Since their first use about 150 years ago, silver halides have remained the primary photosensing materials in an image capturing process known as photography. Silver halides have retained their pre-eminent role despite numerous attempts to replace them with other materials. Even in the present era of electronics, conventional photography remains the most popular format for recording still images. When compared with electronic imaging, silver halide photography retains an edge in resolution, latitude, and convenience.
The current superiority and popularity of conventional photography stem from an unusual confluence of properties found in the silver halides. The ensuing articles will discuss the properties that make silver halides particularly well suited for photography. The article by L.M. Slifkin discusses the improbability of any one material having the characteristics of the silver halides. F.C. Brown describes the special electronic properties, and P.W.M. Jacobs covers ionic characteristics. C.R.A. Catlow gives us some insight into the nature of the silver halides based on their interatomic potentials. This introductory article presents an overview of the photographic process.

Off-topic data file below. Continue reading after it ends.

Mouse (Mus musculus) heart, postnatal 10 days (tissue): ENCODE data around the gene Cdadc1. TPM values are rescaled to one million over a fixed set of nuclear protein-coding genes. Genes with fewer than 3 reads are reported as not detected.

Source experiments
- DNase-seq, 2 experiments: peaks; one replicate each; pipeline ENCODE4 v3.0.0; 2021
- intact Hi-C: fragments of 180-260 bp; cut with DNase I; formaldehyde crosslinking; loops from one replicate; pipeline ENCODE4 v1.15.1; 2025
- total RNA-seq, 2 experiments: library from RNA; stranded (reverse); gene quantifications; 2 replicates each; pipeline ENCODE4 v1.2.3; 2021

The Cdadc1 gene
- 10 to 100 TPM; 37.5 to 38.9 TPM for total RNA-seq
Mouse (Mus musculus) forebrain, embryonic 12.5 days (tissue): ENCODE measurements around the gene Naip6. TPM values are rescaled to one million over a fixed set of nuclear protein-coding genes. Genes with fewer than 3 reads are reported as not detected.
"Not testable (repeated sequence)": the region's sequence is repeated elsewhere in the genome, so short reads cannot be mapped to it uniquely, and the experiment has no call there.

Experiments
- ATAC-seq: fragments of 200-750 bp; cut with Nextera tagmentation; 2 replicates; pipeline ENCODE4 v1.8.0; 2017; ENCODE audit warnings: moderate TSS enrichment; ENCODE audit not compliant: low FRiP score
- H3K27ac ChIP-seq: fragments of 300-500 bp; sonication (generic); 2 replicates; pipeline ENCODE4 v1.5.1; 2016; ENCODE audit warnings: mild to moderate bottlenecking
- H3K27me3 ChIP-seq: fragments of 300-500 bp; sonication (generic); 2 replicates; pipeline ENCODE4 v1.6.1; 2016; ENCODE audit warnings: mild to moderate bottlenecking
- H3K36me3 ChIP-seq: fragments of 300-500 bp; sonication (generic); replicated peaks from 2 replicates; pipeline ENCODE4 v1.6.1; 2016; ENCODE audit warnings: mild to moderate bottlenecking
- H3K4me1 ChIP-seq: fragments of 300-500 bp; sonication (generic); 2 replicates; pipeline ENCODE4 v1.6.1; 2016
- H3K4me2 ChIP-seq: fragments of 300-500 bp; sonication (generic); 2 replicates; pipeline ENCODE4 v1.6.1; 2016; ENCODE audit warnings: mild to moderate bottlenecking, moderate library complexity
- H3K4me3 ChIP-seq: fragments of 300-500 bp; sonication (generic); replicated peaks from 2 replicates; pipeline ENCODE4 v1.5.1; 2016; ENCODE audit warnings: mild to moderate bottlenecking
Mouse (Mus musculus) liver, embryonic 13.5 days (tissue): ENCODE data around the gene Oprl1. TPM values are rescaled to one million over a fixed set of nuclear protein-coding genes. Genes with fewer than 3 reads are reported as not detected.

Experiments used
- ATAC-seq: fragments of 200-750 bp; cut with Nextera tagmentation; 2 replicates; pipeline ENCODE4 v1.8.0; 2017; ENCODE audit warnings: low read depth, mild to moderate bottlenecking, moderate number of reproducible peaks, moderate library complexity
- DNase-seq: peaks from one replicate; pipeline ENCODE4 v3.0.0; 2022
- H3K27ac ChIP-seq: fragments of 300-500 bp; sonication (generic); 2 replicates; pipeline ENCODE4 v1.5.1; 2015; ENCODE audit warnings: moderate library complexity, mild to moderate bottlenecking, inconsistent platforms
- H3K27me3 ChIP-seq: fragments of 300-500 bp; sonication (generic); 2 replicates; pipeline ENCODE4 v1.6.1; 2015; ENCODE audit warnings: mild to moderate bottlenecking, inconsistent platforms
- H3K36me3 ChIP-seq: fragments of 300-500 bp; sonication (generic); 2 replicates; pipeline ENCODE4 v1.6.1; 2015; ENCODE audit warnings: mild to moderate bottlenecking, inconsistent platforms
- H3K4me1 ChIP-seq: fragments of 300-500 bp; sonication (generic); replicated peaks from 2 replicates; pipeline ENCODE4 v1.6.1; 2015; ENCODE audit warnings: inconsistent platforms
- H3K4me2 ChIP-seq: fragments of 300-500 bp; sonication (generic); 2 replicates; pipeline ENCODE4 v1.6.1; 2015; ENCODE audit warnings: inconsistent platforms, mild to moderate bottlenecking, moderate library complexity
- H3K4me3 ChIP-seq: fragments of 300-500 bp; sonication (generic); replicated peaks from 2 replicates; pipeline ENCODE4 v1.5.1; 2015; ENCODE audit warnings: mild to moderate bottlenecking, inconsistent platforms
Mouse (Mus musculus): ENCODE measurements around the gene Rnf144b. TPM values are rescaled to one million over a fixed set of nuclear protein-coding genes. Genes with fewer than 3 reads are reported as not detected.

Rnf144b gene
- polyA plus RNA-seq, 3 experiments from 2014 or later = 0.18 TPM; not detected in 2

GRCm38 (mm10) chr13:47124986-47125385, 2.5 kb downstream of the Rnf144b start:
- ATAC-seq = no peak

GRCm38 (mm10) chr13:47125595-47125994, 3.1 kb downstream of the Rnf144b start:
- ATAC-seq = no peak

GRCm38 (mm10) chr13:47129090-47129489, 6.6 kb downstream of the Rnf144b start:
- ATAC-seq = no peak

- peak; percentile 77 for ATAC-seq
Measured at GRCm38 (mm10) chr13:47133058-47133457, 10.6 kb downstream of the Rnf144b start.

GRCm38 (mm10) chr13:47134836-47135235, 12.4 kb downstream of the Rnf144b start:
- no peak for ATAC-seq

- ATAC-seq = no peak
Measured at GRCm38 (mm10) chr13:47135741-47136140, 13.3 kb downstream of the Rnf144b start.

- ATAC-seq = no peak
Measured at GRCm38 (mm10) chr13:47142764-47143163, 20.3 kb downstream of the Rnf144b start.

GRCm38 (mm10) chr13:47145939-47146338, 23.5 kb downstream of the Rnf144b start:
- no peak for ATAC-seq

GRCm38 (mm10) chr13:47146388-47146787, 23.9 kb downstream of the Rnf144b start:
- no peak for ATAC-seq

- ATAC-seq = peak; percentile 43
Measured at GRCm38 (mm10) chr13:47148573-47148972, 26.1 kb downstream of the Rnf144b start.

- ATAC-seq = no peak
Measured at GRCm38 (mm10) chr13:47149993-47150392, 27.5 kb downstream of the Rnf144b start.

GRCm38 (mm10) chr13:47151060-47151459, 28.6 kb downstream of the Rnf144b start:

The theory of the photographic process has its roots in the Gurney-Mott model of latent image formation. Since it was first proposed over 50 years ago, this model has formed the basis of mechanistic thinking about photography.